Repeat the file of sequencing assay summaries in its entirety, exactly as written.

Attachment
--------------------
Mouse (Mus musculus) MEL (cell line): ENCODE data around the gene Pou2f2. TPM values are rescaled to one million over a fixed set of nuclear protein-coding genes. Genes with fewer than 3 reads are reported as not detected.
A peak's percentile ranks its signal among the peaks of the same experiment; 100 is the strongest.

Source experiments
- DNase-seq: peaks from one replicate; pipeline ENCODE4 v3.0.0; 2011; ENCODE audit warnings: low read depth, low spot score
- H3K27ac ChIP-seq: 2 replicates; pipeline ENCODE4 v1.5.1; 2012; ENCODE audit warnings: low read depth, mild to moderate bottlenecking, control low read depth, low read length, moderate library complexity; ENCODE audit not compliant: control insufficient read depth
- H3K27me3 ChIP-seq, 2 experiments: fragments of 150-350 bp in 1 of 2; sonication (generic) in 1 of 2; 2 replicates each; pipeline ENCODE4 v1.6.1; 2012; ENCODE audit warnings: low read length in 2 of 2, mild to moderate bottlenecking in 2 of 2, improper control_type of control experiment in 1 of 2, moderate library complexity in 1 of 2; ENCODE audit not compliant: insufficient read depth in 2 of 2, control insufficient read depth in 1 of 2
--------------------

Mouse (Mus musculus) MEL (cell line): ENCODE data around the gene Pou2f2. TPM values are rescaled to one million over a fixed set of nuclear protein-coding genes. Genes with fewer than 3 reads are reported as not detected.
A peak's percentile ranks its signal among the peaks of the same experiment; 100 is the strongest.

Source experiments
- DNase-seq: peaks from one replicate; pipeline ENCODE4 v3.0.0; 2011; ENCODE audit warnings: low read depth, low spot score
- H3K27ac ChIP-seq: 2 replicates; pipeline ENCODE4 v1.5.1; 2012; ENCODE audit warnings: low read depth, mild to moderate bottlenecking, control low read depth, low read length, moderate library complexity; ENCODE audit not compliant: control insufficient read depth
- H3K27me3 ChIP-seq, 2 experiments: fragments of 150-350 bp in 1 of 2; sonication (generic) in 1 of 2; 2 replicates each; pipeline ENCODE4 v1.6.1; 2012; ENCODE audit warnings: low read length in 2 of 2, mild to moderate bottlenecking in 2 of 2, improper control_type of control experiment in 1 of 2, moderate library complexity in 1 of 2; ENCODE audit not compliant: insufficient read depth in 2 of 2, control insufficient read depth in 1 of 2